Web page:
Tuesday, January 06, 2009

You Started It First! No You Did!
Well, actually, in 79% of cases, Israel did.

Here is a remarkable piece of statistical analysis by Nancy Kanwisher, Johannes Haushofer, & Anat Biletzki in the Huffington Post.

The graph above sums it all up. Analyzing data from September 2000 through October 2008, they looked at all "pauses in conflict": defined as 1 day or more with no one killed on either side of the Israel/Palestine conflict. Then they looked at who killed first, to break the pause. These killings are the "pause breakers." (Killings that took place within 24 hours of a previous killing where ignored.)

The pause breakers where grouped by how long the preceding pause in the killing had lasted. That's what is shown on the horizontal axis. The left most column represents all pauses that where at least one day, but less than 2 days (the next column to the right). Similarly the second column from the right represents all pauses that lasted at least 29 days, but less than 41 days (the right most column). And the right most column represents the all pauses that lasted 41 days or more.

The vertical axis shows the percentage of "pause breaking" killings that where commited by each side. Black represents Israelis, grey Palesineans, and white represented pause breaks where both sides committed a killing on the same day.

Israel committed the first killing in 79% of the cases over all. Whats more, the longer the pause, in killing, the more likely that the first killing to break the pause would be committed by the Israelis.

... of the 25 periods of nonviolence lasting longer than a week, Israel unilaterally interrupted 24, or 96%, and it unilaterally interrupted 100% of the 14 periods of nonviolence lasting longer than 9 days.

The current round of violence, is no exception. After several months quiet on the Gaza front, (see graph to the right, showing Hamas rocket launches per month) and of zero killings in Gaza by Israelis or in Israel by Gazans, the first killing in or around the Gaza Israel border occurred on November 4 2008, when the Israeli army killed a Palestinian armed man inside Gaza.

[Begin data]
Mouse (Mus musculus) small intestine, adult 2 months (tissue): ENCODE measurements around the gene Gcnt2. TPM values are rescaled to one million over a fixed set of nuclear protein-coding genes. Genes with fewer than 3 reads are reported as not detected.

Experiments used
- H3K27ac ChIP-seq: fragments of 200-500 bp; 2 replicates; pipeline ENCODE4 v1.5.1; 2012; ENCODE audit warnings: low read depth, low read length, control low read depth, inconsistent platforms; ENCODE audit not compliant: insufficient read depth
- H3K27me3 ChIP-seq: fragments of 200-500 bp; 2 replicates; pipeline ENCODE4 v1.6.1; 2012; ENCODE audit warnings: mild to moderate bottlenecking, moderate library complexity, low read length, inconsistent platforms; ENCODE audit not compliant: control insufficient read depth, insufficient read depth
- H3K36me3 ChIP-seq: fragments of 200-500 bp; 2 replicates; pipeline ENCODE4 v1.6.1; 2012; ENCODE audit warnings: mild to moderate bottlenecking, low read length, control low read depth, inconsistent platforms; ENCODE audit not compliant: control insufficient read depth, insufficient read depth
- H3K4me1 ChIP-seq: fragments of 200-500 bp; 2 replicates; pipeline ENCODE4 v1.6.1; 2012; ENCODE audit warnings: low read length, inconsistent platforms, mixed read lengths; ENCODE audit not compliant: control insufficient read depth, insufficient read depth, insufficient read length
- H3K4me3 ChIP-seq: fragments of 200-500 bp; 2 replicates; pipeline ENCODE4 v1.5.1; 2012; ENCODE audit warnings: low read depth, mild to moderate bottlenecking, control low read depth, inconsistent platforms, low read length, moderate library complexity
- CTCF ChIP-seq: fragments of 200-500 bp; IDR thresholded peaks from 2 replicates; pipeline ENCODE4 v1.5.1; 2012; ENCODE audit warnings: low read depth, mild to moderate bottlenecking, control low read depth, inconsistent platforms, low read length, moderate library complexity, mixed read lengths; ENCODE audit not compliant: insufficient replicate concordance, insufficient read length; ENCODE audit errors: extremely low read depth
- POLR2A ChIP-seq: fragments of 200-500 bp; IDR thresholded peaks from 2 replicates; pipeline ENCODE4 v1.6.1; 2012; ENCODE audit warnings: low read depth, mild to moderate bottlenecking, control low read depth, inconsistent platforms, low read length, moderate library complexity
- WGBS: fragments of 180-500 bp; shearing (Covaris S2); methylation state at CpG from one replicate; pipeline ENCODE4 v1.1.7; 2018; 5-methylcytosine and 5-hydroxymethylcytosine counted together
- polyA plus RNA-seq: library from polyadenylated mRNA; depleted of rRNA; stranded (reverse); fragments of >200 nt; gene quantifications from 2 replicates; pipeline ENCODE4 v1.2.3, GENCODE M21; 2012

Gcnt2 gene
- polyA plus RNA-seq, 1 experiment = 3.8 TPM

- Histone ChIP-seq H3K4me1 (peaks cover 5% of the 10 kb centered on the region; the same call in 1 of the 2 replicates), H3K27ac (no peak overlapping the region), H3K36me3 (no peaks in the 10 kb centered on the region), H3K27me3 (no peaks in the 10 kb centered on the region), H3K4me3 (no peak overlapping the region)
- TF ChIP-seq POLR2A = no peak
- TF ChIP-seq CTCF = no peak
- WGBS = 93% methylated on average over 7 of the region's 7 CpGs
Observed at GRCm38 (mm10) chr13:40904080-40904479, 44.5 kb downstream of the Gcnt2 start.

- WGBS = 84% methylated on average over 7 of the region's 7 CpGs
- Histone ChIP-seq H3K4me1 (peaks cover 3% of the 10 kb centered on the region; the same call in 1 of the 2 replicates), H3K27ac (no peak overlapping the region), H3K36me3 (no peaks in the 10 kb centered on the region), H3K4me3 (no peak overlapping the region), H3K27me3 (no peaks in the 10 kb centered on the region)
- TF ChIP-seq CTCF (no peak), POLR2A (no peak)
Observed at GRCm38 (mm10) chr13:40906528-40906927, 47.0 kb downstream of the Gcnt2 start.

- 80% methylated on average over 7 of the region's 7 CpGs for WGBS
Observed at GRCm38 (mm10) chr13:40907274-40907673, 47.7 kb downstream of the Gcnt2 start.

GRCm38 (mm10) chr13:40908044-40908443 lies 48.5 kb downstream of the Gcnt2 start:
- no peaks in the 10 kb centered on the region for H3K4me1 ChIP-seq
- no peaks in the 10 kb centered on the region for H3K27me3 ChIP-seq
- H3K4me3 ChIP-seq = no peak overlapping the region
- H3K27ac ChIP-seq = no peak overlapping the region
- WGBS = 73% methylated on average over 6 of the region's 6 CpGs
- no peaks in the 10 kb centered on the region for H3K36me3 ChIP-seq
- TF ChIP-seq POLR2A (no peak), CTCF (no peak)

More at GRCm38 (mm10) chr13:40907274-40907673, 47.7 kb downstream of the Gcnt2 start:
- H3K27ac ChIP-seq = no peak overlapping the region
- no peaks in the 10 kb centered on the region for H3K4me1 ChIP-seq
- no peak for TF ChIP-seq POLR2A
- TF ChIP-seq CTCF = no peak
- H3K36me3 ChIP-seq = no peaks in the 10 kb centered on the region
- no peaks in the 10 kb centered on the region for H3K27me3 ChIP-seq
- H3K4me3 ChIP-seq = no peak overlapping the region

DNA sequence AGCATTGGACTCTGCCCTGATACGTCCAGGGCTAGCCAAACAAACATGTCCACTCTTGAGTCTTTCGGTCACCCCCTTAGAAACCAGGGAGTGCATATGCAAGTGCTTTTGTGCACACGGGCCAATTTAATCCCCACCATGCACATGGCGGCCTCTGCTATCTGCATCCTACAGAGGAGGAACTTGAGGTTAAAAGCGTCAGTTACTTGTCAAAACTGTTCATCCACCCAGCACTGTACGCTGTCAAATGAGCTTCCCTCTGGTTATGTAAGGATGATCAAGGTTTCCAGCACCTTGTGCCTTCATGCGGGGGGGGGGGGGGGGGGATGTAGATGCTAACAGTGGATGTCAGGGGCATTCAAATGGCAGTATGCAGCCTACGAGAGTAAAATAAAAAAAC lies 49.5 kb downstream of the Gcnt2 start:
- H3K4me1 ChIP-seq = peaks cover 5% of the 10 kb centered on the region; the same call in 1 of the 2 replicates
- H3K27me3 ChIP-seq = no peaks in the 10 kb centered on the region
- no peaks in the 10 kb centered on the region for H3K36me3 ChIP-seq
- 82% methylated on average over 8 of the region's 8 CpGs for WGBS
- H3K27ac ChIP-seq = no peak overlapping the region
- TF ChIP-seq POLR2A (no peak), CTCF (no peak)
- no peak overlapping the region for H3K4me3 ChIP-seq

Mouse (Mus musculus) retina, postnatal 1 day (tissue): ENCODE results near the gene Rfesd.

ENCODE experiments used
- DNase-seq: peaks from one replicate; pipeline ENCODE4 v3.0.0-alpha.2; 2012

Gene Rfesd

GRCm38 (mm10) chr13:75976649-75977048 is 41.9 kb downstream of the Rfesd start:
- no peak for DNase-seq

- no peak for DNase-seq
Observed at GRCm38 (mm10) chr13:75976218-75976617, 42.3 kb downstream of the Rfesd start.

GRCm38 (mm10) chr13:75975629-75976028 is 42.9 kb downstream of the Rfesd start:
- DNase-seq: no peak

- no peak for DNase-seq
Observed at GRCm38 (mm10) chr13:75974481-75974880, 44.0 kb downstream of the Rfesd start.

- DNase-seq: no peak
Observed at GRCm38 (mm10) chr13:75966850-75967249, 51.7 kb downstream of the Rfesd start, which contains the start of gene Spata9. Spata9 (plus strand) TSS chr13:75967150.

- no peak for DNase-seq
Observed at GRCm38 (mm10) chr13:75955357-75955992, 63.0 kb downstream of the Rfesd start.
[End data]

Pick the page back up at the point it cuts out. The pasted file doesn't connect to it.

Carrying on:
According to the Guardian of November 5:

A four-month ceasefire between Israel and Palestinian militants in Gaza was in jeopardy today after Israeli troops killed six Hamas gunmen in a raid into the territory.

Hamas responded by firing a wave of rockets into southern Israel, although no one was injured. The violence represented the most serious break in a ceasefire agreed in mid-June, yet both sides suggested they wanted to return to atmosphere of calm.

Israeli troops crossed into the Gaza Strip late last night near the town of Deir al-Balah. The Israeli military said the target of the raid was a tunnel that they said Hamas was planning to use to capture Israeli soldiers positioned on the border fence 250m away. Four Israeli soldiers were injured in the operation, two moderately and two lightly, the military said.

One Hamas gunman was killed and Palestinians launched a volley of mortars at the Israeli military. An Israeli air strike then killed five more Hamas fighters. In response, Hamas launched 35 rockets into southern Israel, one reaching the city of Ashkelon.

And so it began. Again.

Why did Israel do it? Why is Israel usually the one to strike first? Is it a doctrine of preventive war at play here (ala George Bush 2,) and then it becomes a self fulfilling prophecy? Or is it a doctrine of "overwhelming force" (ala George Bush 1) that fails to succeed in overwhelming, but does succeed in eliciting a more the violent response from the other side? Or is it just an attempt to "teach them a lesson", but with a very poor pedagogy. (One might recall that the second intifada started when Israelis shot and killed 18 Palestinian demonstrators/rioters - over a three day period - before the first Israeli was killed by a Palestinian.)

Unfortunately Israeli's possess a destructive combination of exaggerated fear, a trigger happy leadership, and an effective military.

What would happen if they restrained themselves, and waited for the other side to strike first? The graph above suggests that at the very least there would be longer periods of peace. And who knows, if they got long enough, that might become become habit forming. Maybe Israel should try that next time.


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